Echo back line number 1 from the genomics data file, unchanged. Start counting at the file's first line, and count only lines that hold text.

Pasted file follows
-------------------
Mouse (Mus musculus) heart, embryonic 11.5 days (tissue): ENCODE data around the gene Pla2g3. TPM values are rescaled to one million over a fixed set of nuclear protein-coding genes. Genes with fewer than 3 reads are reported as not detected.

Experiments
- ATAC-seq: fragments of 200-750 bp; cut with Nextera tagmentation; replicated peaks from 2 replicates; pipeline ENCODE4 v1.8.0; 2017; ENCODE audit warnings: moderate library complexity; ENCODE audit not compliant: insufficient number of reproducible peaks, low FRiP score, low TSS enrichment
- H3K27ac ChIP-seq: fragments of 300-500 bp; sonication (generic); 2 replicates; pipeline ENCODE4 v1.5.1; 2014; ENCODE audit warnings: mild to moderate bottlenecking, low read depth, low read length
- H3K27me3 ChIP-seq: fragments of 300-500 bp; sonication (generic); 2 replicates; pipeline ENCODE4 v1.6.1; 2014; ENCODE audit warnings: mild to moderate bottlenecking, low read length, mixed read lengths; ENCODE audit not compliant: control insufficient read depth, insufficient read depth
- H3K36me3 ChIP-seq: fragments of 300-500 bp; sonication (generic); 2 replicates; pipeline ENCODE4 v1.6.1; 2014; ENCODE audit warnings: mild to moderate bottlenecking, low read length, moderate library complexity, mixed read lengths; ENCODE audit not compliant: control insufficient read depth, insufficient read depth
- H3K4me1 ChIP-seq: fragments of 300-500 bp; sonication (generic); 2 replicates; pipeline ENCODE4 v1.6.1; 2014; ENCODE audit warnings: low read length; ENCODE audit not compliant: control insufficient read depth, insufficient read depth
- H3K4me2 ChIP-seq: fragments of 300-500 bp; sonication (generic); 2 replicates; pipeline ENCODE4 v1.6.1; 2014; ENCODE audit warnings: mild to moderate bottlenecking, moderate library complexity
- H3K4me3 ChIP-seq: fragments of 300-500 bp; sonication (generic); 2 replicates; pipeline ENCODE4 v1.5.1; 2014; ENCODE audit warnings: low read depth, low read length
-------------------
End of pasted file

Mouse (Mus musculus) heart, embryonic 11.5 days (tissue): ENCODE data around the gene Pla2g3. TPM values are rescaled to one million over a fixed set of nuclear protein-coding genes. Genes with fewer than 3 reads are reported as not detected.